What is the optimal system for funding retirement?

Super still leads but researchers are considering the alternatives​.

Retirement plan

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Australia's retirement system may be the envy of policy-makers around the world, but its combination of mandatory savings and a means-tested age pension supplied by government may not be producing the best outcome.​

In The Australian Retirement System: Seven Alternatives, a new paper from the Centre of Excellence in Population Ageing Research (CEPAR)​ at UNSW Business School, a key finding is that individuals with a decent superannuation fund balance may leave the workforce early and go on the age pension a few years later.

​"Under means-tested pension programs, there is an incentive to decrease your assets and income to maximise your age pension. Superannuation makes the incentive worse because you can get a lump sum superannuation payout at 60 which you can then spend before starting an age pension at 65," says lead researcher, Jessica Loke.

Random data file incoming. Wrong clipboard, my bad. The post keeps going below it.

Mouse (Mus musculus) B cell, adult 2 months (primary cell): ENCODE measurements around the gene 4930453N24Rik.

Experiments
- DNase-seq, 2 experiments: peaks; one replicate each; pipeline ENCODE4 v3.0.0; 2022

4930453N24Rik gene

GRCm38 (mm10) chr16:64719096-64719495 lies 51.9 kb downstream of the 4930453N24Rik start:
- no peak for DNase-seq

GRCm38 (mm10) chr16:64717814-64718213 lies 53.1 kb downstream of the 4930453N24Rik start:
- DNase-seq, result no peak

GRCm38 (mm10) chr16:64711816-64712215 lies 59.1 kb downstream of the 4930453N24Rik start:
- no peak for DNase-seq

One further outcome from the Australian retirement system, which presently relies on a compulsory contribution by employers of 9.25% of their employees' wages into a superannuation fund, is that there is a decline in working hours at age 60 after gaining access to superannuation and then again at age 65 in order to maximise their age pension payout, says Loke.

The findings come as the government is trying to increase workforce participation, including keeping people at work longer by increasing the preservation age for superannuation to 65 and lifting the age pension entitlement age to 70 as a way to boost individual retirement savings balances and reduce the fiscal burden.

At present, eligibility for the age pension starts at 65 for anyone born before July 1952. It is steadily increasing by six months every two years, until it reaches 67 in 2023.

Read the full article on the BusinessThink website.